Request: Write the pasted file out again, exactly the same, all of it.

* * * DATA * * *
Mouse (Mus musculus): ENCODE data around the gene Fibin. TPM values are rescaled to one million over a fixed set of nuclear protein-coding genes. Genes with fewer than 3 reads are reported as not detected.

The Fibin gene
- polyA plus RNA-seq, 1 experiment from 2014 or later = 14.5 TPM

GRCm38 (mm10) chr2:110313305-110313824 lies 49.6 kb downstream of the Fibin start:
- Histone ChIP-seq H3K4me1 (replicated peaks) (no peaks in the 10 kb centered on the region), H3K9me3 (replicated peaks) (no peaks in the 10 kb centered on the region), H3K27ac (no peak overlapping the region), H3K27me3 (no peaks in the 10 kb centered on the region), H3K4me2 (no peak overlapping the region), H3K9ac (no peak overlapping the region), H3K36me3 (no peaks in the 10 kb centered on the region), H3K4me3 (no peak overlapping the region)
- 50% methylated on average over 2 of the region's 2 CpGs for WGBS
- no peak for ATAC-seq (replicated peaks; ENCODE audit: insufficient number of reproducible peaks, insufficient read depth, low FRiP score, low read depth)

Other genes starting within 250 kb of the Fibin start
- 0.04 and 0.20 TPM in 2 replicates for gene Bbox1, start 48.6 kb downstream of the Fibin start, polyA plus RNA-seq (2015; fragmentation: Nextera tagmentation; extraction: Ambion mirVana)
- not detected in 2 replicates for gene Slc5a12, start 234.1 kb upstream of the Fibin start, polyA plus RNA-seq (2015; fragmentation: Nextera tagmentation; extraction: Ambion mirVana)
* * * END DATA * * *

Mouse (Mus musculus): ENCODE data around the gene Fibin. TPM values are rescaled to one million over a fixed set of nuclear protein-coding genes. Genes with fewer than 3 reads are reported as not detected.

The Fibin gene
- polyA plus RNA-seq, 1 experiment from 2014 or later = 14.5 TPM

GRCm38 (mm10) chr2:110313305-110313824 lies 49.6 kb downstream of the Fibin start:
- Histone ChIP-seq H3K4me1 (replicated peaks) (no peaks in the 10 kb centered on the region), H3K9me3 (replicated peaks) (no peaks in the 10 kb centered on the region), H3K27ac (no peak overlapping the region), H3K27me3 (no peaks in the 10 kb centered on the region), H3K4me2 (no peak overlapping the region), H3K9ac (no peak overlapping the region), H3K36me3 (no peaks in the 10 kb centered on the region), H3K4me3 (no peak overlapping the region)
- 50% methylated on average over 2 of the region's 2 CpGs for WGBS
- no peak for ATAC-seq (replicated peaks; ENCODE audit: insufficient number of reproducible peaks, insufficient read depth, low FRiP score, low read depth)

Other genes starting within 250 kb of the Fibin start
- 0.04 and 0.20 TPM in 2 replicates for gene Bbox1, start 48.6 kb downstream of the Fibin start, polyA plus RNA-seq (2015; fragmentation: Nextera tagmentation; extraction: Ambion mirVana)
- not detected in 2 replicates for gene Slc5a12, start 234.1 kb upstream of the Fibin start, polyA plus RNA-seq (2015; fragmentation: Nextera tagmentation; extraction: Ambion mirVana)